A Buyer’s Market

If Doc Searls is right, the discipline of branding — and indeed, marketing itself — could be on the brink of a fundamental shift. Soon, claims the former advertising executive, whose insights into the effects of digitization on markets became the platform for his current career as a highly regarded technology writer, consumers will be managing business-to-consumer (B2C) companies in much the same way as those companies are managing their vendors.

This change will create a new kind of market — the “Intention Economy,” which is vastly different from the current “Attention Economy,” in which marketers vie to be heard. Searls’s The Intention Economy: When Customers Take Charge envisions a market in which customers are kings: Their orders are followed, their every need is responded to, and they grant sellers an audience only when they want to. In this economy, digitally empowered shoppers will build personal firewalls that block out unwanted marketing solicitations, and instead they will notify their preferred providers about what they want to buy, when they want to buy it, and how much they want to pay, by issuing the personal equivalent of an RFP.

Although digitization has empowered consumers with information and competitively priced goods and services, until now it has likely had a greater influence on the supply side of markets, spawning innovation in manufacturing, supply chain management, marketing, sales, and other business functions. For marketing’s “hunters,” digitization has proven to be a high-powered scope, enabling them to track every move of their consumer prey. It’s no wonder consumers feel more hounded than ever — constantly interrupted by the cacoph-ony of barking from marketers vying for their attention, and disquieted by the not-so-far-fetched suspicion that silent trackers are always sniffing at their heels.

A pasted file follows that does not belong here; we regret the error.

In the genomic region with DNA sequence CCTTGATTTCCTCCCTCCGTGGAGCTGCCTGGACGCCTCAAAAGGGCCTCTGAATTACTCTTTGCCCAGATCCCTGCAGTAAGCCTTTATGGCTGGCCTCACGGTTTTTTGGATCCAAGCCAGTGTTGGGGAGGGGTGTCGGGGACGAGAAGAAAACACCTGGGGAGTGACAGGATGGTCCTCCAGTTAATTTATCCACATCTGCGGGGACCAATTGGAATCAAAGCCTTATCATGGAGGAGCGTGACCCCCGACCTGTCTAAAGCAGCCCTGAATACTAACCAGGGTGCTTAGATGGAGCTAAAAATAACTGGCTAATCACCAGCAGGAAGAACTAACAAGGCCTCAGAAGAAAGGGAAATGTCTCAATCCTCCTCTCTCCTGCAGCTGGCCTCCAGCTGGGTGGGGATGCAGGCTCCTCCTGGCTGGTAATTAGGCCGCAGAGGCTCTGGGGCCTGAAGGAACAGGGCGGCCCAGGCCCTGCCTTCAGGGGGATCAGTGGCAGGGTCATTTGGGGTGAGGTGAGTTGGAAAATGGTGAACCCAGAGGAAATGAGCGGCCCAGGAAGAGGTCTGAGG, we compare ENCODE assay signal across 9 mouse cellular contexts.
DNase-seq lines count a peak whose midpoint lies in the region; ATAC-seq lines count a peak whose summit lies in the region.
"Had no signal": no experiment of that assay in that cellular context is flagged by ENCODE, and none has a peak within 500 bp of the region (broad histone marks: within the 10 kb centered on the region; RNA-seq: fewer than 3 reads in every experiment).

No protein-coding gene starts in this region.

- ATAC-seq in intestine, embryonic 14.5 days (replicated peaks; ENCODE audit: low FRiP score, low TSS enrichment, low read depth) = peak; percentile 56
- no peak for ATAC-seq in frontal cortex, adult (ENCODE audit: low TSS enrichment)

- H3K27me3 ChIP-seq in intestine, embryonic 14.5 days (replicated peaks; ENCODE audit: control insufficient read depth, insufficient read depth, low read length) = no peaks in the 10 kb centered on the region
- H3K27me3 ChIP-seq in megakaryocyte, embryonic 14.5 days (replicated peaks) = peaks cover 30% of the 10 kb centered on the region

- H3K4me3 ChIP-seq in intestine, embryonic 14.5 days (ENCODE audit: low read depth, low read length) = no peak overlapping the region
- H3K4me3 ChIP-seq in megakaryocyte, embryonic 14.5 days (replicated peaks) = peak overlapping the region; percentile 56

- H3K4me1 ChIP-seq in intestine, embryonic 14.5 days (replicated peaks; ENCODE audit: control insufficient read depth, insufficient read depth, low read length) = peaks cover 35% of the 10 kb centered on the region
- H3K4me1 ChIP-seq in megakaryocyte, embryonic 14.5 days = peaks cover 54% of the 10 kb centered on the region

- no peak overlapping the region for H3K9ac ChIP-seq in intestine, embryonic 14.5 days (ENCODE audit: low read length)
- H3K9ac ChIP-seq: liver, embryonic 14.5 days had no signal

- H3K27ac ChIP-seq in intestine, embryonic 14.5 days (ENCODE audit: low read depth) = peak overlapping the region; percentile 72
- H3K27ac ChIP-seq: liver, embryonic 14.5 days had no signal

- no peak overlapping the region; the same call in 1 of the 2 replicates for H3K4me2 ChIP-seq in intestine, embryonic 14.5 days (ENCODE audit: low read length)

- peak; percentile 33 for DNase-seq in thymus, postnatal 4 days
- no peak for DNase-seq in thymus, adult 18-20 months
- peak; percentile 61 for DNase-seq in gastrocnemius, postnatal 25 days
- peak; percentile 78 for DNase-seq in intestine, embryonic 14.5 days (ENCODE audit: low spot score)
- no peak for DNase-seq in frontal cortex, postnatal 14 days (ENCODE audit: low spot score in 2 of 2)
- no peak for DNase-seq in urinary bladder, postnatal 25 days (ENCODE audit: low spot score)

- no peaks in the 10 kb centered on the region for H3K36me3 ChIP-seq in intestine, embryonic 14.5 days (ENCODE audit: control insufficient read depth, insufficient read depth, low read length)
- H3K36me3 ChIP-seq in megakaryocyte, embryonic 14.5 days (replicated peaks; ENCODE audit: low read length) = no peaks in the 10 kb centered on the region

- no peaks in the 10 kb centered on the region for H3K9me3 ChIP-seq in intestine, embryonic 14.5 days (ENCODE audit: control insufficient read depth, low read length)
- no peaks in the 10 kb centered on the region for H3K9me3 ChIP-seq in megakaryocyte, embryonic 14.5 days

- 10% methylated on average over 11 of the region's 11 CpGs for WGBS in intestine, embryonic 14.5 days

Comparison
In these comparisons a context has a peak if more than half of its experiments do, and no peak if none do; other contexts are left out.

Searls argues that the time is coming when customers will be “emancipated from the systems built to control them.” The instrument of their emancipation will be vendor relationship management (VRM), the consumer equivalent of customer relationship management (CRM). In other words, individuals will adopt the principles, practices, and guidelines that today’s companies follow when interacting with them.

What VRM (yawn) lacks in appeal as a brand name, it makes up for in ambition. Searls envisions it as a digital tool kit that will create value for consumers by allowing them to manage relationships and service requirements with companies on their own terms; by enabling them to collect their own data and control access to it; by giving them the means to express demand in the open market; and by facilitating negotiated outcomes with sellers that, in the best-case scenario, will support value-creating collaborations.